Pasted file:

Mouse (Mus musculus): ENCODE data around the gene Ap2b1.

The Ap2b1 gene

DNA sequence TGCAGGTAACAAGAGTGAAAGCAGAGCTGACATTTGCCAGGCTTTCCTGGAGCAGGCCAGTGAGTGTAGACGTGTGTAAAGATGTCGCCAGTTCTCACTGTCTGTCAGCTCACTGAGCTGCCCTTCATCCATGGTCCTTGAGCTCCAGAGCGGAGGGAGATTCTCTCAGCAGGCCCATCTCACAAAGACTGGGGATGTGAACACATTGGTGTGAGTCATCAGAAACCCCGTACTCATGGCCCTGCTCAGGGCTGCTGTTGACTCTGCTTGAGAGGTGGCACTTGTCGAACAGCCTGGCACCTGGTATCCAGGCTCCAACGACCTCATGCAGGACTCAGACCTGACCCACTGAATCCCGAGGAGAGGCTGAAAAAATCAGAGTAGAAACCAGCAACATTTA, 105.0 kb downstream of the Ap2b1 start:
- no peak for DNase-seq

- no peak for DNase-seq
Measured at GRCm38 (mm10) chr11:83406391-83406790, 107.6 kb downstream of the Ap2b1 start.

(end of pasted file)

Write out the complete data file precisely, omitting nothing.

Mouse (Mus musculus): ENCODE data around the gene Ap2b1.

The Ap2b1 gene

DNA sequence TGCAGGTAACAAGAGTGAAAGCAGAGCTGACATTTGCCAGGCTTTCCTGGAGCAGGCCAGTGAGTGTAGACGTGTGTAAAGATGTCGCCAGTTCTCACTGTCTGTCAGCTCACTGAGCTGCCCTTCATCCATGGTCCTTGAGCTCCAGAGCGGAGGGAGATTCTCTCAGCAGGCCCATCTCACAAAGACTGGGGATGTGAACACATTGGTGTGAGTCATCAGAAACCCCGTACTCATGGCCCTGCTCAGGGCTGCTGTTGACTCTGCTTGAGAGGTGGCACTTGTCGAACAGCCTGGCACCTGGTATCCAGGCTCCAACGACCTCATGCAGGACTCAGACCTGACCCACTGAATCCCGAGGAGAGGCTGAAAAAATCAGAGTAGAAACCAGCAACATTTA, 105.0 kb downstream of the Ap2b1 start:
- no peak for DNase-seq

- no peak for DNase-seq
Measured at GRCm38 (mm10) chr11:83406391-83406790, 107.6 kb downstream of the Ap2b1 start.